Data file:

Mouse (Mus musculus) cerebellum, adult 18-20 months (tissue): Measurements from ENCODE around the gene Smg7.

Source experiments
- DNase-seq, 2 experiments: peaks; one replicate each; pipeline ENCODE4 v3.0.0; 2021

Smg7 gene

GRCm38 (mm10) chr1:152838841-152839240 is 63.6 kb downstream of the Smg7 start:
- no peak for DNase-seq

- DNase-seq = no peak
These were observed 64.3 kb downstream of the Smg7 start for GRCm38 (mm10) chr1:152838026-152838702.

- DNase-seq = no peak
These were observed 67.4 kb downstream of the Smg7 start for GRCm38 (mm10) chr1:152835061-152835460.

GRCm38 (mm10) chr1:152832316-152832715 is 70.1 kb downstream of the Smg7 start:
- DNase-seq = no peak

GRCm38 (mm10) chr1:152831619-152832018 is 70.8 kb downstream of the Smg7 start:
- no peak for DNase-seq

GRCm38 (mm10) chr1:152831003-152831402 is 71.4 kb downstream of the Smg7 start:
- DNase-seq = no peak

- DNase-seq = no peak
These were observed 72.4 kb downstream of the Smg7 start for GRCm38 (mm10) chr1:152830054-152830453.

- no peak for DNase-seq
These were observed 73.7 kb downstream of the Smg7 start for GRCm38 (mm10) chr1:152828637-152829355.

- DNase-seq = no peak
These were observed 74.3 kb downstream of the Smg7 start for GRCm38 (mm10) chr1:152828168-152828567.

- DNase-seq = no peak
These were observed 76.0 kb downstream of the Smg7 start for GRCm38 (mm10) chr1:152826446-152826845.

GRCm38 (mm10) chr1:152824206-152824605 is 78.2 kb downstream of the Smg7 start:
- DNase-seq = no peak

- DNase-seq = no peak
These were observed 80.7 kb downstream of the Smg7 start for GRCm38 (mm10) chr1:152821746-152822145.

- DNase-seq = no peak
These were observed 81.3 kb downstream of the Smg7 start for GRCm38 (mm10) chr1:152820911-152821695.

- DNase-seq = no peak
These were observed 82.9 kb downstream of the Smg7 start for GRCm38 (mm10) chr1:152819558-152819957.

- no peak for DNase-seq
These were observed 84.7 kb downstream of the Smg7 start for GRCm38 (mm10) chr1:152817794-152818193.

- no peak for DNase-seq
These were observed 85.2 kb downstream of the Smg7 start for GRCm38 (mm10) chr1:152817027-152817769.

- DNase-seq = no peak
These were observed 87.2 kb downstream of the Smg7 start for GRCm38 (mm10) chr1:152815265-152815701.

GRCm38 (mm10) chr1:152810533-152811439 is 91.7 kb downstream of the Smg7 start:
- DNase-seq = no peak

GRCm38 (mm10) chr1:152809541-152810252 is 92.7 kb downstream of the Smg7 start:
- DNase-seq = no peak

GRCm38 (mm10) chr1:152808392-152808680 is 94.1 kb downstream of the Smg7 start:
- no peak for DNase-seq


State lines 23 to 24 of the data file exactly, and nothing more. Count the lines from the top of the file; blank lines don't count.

- DNase-seq = no peak
These were observed 76.0 kb downstream of the Smg7 start for GRCm38 (mm10) chr1:152826446-152826845.